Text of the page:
Bullard-Sherwood Research-to-Practice (r2p) Awards

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NIOSH presents the Bullard-Sherwood Research-to-Practice (r2p) Awards to recognize outstanding efforts by its scientists and their partners in applying occupational safety and health research to prevent work-related injury, illness, and death. The award is named in honor of two distinguished individuals who have made significant improvements in workplace injury and illness prevention.

Edward W. Bullard

Image of first hard hat

Edward W. Bullard designed the first “hard hat” as protective headgear for miners. He combined his experience with doughboy Army helmets during World War I and his understanding of customer needs to develop the “Hard Boiled Hat.” The name was derived from the use of steam during the hat manufacturing process. Joseph Strauss, the engineer in charge of constructing the Golden Gate Bridge, requested that Mr. Bullard adapt his mineworker helmet to help protect Bridge workers from falling rivets. The Bridge site became the first designated “Hard Hat Construction Area.” In related history, the steel used in the building of the Bridge oxidized during transport to San Francisco from Pennsylvania, and therefore required sandblasting before it could be painted. As a result, Mr. Bullard designed and sold another helmet to the Bridge builders to specifically protect the sandblasting workers. This helmet was similar to the Hard Boiled Hat but included a hood or “canopy” over the hat, a window to see through, and supplied air for respiratory protection in its design. Today, approximately six million hard hats, also known as “skull buckets,” are sold annually throughout the world to protect workers. Bullard’s family-owned company, now entering its fifth generation, still produces many of those hard hats as well as more modern sandblasting helmets.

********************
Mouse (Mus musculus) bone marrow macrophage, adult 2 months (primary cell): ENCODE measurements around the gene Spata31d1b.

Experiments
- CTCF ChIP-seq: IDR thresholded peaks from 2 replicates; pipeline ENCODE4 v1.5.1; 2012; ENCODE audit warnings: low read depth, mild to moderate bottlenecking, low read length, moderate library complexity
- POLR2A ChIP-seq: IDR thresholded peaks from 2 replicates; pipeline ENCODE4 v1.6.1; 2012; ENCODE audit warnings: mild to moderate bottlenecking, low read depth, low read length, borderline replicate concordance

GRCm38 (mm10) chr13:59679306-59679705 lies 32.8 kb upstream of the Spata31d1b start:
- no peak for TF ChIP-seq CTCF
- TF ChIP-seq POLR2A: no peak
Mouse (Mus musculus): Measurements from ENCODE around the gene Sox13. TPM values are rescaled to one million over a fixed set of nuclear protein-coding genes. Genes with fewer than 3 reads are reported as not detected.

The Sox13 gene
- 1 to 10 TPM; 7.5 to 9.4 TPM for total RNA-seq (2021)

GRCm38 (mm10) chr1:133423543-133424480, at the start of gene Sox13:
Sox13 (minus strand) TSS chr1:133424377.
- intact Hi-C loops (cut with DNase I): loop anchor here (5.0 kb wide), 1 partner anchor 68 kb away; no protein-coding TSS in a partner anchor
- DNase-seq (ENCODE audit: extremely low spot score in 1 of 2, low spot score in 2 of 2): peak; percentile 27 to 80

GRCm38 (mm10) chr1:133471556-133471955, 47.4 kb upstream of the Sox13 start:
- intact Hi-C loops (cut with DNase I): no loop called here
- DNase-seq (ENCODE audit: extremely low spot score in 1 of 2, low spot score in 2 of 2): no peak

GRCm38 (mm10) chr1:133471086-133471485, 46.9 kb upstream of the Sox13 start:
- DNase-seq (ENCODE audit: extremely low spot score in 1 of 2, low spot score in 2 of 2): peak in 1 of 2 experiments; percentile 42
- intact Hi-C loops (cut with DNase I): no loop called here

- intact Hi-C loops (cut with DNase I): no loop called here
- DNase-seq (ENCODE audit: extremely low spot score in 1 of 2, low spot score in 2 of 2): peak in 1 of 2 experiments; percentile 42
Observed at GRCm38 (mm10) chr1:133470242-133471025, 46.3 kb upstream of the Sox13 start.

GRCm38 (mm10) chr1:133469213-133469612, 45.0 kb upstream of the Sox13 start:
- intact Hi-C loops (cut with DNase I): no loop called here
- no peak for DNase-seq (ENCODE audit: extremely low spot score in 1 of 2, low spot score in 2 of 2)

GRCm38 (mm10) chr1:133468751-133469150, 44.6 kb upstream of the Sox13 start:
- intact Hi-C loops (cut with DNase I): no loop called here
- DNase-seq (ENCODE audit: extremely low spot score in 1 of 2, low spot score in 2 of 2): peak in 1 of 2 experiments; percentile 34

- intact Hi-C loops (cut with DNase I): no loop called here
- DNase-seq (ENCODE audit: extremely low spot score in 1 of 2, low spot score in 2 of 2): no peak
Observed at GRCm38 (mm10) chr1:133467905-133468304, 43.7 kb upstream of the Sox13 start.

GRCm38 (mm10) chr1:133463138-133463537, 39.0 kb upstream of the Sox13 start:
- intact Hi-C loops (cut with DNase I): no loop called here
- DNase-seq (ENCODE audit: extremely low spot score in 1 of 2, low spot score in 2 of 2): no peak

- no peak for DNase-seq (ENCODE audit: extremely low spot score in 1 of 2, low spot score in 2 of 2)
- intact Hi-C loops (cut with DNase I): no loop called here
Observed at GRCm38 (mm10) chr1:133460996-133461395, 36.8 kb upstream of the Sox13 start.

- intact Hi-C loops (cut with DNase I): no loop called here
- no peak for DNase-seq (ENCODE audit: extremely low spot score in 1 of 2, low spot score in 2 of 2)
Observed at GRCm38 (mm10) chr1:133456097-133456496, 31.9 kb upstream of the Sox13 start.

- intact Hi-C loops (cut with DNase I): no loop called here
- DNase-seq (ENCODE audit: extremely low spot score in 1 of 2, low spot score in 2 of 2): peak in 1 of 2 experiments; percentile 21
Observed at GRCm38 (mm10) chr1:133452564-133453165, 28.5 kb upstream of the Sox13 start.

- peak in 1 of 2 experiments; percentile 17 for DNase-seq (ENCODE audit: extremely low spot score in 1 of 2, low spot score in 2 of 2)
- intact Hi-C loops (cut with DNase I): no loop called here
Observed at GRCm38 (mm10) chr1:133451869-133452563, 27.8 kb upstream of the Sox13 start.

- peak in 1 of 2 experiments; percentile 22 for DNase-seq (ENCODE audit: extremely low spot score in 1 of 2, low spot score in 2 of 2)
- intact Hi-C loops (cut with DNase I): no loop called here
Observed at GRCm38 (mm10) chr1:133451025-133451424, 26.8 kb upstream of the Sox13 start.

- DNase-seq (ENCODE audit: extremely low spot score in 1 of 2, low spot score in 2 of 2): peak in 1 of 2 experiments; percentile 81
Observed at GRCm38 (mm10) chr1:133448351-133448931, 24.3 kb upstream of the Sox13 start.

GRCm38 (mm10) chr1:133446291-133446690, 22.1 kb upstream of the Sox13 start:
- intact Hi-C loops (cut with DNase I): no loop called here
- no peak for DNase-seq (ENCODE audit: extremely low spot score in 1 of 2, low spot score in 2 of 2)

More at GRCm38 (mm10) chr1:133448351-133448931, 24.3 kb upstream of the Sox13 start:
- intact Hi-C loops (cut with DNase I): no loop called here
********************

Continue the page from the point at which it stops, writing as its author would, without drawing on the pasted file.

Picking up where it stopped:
R. Jeremy (Jerry) Sherwood

R. Jeremy (Jerry) Sherwood successfully merged research and industrial hygiene by inventing the first practical personal sampling pump in the late 1950s. He identified a need for sampling pumps that could be worn by workers and not impede their work processes. Until then, sampling was done on an area basis or an industrial hygienist followed a worker while carrying heavy, bulky, and short-term sampling equipment. Using the newly developed personal sampling pump, he demonstrated that area sampling often severely underestimated worker exposures. Within a few years of this invention, personal sampling pumps became the staple in industrial hygiene work that they are today. He also developed a miniature sampler for sulfur dioxide which became commercially available and was widely used throughout Europe. His research on respirators led to the first fit testing. While at the International Labour Organization and later at the World Health Organization, Mr. Sherwood put his own knowledge and research experiences into practice by training others in occupational safety and health, particularly in developing countries. This became one of his greatest passions and many workers around the world have benefitted from his efforts.

Page last reviewed: December 21, 2016